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COVID–19 isn’t the only virus that’s infiltrating homes across the world. Social anxiety, mostly brought about by being unable to see our friends in person for weeks on end, is spreading at a comparable rate. Symptoms include discomfort in social situations, overthinking your own actions post–interaction with another, and so–called “friendship phobia.”Just like COVID–19, the cure is still surrounded by giant question marks.
Black Friday will look pretty different this year. Massive retailers like Walmart and Target will forego opening stores on Thanksgiving night as they usually do in an attempt to stave off potentially COVID–spreading large crowds, and business for the vast majority of stores will move online, making the shopping experience dramatically dissimilar from past years. The one thing that’s certain not to change? Companies’ sneaky attempts to appear like they’re pursuing sustainable practices while remaining the resource–guzzling machines they are.
McDonald’s is famous for its meat products—millions of burgers, nuggets, and breakfast sandwiches are consumed every day across the United States and across the world. But, just like many Americans, the fast–food chain appears to be moving towards plant–based alternatives. In a surprising turn of events, the company announced just a few days ago that they would be testing a new plant–based burger dubbed the McPlant, co–developed with Beyond Meat, in select locations next year with plans to roll out plant–based chicken and breakfast sandwiches in the future.
Too often on most social media, “fashionable” really just means “skinny,” as Twitter, Instagram, and TikTok users glorify trendily unflattering “normcore” outfits on slim body types and demonize anyone else trying to mimic the style. Thankfully, the predominantly fatphobic culture is starting to shift as the “skinny or fashionable” trend, which started in July on TikTok and Twitter, calls out the double standard.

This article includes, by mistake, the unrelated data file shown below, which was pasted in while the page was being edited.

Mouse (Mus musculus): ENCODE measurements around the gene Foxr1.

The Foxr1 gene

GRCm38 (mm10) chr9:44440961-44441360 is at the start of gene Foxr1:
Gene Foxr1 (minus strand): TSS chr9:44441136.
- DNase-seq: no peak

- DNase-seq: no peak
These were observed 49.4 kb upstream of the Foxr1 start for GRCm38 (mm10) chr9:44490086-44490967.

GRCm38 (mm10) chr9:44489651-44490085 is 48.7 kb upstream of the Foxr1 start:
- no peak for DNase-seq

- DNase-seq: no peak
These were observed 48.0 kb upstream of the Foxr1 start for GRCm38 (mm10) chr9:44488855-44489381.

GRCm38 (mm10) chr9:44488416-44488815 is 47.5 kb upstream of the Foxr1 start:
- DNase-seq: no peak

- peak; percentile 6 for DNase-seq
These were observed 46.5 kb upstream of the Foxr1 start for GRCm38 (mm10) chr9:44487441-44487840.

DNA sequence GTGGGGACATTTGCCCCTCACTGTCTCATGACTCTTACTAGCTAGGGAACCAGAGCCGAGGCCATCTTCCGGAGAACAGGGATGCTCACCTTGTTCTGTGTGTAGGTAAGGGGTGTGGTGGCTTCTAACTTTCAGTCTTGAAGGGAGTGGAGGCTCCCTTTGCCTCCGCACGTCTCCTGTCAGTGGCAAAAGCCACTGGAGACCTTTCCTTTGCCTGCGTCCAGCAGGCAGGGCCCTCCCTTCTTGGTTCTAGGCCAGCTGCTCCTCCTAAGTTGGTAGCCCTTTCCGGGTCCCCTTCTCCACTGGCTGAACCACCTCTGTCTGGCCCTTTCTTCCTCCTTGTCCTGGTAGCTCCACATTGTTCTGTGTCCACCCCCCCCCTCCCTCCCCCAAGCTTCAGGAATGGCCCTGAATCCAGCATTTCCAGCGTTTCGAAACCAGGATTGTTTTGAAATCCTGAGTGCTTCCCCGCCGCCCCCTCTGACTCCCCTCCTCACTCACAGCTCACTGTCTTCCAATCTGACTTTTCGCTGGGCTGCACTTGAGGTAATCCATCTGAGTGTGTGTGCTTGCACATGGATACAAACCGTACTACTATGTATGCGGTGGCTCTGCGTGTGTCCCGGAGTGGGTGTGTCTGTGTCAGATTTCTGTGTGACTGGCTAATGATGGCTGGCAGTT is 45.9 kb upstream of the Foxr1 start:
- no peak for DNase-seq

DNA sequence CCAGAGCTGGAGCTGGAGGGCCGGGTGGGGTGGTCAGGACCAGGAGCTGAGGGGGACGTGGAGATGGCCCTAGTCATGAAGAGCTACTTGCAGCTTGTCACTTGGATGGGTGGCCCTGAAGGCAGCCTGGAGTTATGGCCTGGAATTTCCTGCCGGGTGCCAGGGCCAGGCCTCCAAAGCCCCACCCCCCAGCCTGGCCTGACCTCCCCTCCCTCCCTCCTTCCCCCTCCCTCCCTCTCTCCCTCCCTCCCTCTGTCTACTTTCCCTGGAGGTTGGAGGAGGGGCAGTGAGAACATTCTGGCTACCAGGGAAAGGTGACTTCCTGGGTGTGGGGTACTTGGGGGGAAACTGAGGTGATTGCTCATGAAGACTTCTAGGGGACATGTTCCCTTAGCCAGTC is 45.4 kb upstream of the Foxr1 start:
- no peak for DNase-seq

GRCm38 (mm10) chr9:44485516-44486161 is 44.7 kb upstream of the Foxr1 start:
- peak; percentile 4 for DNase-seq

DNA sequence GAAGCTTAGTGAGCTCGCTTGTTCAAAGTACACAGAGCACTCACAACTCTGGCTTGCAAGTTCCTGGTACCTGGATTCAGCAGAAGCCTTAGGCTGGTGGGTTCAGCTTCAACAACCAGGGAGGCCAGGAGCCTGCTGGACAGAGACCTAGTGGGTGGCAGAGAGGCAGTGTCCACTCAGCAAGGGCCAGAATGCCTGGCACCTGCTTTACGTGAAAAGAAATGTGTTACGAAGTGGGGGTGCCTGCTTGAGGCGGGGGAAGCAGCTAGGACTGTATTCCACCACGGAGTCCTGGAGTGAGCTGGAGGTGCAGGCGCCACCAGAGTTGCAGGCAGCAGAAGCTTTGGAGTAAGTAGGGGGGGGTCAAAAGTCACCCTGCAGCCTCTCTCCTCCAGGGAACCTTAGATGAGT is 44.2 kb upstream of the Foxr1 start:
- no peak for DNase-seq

You’ve probably heard of, if not played yourself, Among Us—a beautifully designed mafia–esque multiplayer social deduction game that’s recently exploded in popularity amongst teens and adults alike across the world. Even Congresswoman Alexandria Ocasio–Cortez gave it a go recently. But just in case you haven’t played, here’s a quick overview: players are dropped into a spaceship with the goal of preparing for departure, and are privately assigned one of two roles. Crewmates navigate the ship completing tasks, while one or more impostors must masquerade as crewmates and avoid being discovered while attempting to kill the rest of the crew. To win, the crewmates must either finish all their tasks before being slaughtered by the impostor(s) or figure out who the impostors are and, Survivor–style, collectively vote to eject them into space. Impostors win if the number of crewmates is equal to the number of impostors after crewmates are killed by impostors or mistakenly voted out.
Last week, Street published an article detailing exactly why podcasting became so much more popular in the past several months—here’s part two, this time on live–streaming. While live–streaming (specifically on Twitch, streaming’s biggest platform) has a lot in common with podcasting with regards to the factors driving the boost in popularity, including lower cost, higher accessibility, and sheer consumer boredom, there are also a few distinct reasons streaming in particular is the medium of choice for home–bound people of all ages and backgrounds.
Podcasting is having a moment. The lower–budget, easily accessible, and even more easily digestible content has drawn creators, listeners, and of course advertisers over the last several months as people turn away from radio and even TV to reach for their headphones.